Presentation is loading. Please wait.

Presentation is loading. Please wait.

Marriage and Family. Family What does family mean to you? How many “types” of families can think of?

Similar presentations

Presentation on theme: "Marriage and Family. Family What does family mean to you? How many “types” of families can think of?"— Presentation transcript:

1 Marriage and Family

2 Family What does family mean to you? How many “types” of families can think of?

3 Family Broad definition: a group of 2 or more people who consider themselves related by blood, marriage, or adoption and live together (or have lived together) A household is different- consists of all people who occupy the same housing unit

4 Types of Families Nuclear family – spouses and children Extended family- a nuclear family plus other relatives who live together Family of orientation- family in which you grow up Family of procreation- family that is formed when a couple’s first child is born or adopted Marriage - a group’s approved mating arrangement, usually marked by a ritual

5 Common Themes Among Marriage and Families Each society establishes norms to govern who may and may not marry Endogamy- marrying within your group Exogamy- marrying outside your group Division of Power Patriarchy- male dominated society Matriarchy- female dominated society Egalitarian- authority equally divided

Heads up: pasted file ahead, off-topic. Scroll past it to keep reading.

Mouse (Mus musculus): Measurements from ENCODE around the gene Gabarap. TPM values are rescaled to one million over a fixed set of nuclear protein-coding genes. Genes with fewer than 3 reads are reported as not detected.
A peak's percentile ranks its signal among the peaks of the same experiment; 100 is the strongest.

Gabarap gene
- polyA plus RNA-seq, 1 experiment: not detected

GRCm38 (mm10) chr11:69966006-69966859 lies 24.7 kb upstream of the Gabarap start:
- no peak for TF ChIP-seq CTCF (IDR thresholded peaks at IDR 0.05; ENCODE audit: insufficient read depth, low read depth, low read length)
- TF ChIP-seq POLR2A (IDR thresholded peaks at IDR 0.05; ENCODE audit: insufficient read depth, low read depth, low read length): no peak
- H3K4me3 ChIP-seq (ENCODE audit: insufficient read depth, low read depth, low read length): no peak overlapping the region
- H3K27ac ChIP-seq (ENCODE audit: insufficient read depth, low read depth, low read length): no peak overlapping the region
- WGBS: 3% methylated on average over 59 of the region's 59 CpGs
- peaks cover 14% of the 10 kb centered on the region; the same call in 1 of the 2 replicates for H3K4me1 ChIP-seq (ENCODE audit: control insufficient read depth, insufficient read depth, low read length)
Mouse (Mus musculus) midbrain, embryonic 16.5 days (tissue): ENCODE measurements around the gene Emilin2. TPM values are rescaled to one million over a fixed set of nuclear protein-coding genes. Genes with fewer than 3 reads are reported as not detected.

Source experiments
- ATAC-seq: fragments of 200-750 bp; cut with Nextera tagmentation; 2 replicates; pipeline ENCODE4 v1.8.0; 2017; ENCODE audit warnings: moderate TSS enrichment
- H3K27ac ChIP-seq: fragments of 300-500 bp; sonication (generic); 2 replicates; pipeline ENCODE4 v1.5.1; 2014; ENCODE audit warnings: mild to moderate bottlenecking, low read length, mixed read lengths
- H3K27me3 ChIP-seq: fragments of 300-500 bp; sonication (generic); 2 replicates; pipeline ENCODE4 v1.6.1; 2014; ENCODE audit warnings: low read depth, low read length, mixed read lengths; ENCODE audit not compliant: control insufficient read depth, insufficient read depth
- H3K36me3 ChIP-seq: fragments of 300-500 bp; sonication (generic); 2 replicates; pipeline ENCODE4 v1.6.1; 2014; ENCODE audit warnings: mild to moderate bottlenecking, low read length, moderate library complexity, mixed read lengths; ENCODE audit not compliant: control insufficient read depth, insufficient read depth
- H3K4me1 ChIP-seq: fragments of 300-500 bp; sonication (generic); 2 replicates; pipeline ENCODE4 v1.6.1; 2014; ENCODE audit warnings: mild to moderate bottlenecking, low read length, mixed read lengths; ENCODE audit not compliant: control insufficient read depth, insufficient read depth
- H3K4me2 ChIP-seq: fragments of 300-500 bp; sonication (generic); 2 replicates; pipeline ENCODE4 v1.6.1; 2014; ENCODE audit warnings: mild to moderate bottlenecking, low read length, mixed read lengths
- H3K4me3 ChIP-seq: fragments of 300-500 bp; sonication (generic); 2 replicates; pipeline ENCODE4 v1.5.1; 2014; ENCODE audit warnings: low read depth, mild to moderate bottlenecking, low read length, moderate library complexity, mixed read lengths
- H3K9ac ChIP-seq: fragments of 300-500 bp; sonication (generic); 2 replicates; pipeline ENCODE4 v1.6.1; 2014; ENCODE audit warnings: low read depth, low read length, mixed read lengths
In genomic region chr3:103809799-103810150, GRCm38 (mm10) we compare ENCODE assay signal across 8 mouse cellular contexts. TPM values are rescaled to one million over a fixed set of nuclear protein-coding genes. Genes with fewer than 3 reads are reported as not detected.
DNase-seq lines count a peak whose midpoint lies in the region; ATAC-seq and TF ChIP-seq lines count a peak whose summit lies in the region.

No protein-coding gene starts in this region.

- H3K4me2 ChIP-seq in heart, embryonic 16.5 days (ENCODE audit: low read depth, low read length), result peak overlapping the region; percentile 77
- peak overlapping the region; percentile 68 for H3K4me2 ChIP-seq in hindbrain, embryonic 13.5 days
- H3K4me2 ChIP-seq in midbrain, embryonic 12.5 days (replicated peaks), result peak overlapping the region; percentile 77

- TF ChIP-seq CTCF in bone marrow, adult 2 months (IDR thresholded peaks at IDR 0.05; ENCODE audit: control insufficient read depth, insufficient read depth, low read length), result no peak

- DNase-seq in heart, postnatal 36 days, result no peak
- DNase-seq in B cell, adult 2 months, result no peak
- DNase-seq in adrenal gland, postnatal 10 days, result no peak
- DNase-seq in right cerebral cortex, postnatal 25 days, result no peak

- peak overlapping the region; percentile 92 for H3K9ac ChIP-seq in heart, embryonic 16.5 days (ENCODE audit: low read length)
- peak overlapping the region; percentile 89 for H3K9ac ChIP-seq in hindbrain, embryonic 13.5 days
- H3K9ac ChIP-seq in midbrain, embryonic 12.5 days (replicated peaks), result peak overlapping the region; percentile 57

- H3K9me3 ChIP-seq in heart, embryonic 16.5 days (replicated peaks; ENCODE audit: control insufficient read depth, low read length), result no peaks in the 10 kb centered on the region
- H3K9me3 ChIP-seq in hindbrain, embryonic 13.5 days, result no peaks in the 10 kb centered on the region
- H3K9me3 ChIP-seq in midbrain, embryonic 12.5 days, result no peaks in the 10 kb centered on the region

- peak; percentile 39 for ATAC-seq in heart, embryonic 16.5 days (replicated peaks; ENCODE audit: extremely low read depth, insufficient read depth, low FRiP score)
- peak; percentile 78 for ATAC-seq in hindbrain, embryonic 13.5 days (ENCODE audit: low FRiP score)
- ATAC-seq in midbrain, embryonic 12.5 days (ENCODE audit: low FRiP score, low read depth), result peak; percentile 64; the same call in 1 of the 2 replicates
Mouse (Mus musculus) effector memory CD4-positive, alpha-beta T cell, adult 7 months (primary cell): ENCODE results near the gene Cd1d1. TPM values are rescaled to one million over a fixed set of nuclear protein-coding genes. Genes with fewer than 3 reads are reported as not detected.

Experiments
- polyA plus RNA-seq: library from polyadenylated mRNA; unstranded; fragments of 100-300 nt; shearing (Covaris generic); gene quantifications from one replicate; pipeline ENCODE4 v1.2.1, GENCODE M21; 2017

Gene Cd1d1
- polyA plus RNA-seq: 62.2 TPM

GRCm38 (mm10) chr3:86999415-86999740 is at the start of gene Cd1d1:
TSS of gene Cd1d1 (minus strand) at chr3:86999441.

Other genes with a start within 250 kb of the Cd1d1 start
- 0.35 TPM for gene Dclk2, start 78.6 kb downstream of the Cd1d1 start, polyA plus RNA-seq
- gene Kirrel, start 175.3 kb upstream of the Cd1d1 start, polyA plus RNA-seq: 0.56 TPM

6 Theoretical Perspectives Functionalists- families contribute to the well- being of a society Economic production, socialization of children, care of the sick and aged, recreation, reproduction Incest taboo helps family avoid role confusion and forces people to look outside the family for marriage partners

7 Theoretical Perspectives Conflict- within a family the conflict over housework is really about control over scarce resources- time, energy, leisure Most men resist doing housework, women end up doing almost all, even though men believe it is equal Arlie Hochschild found that after an 8 hour work day, women come home to a “second shift” Wives work an extra month of 24 hour days each year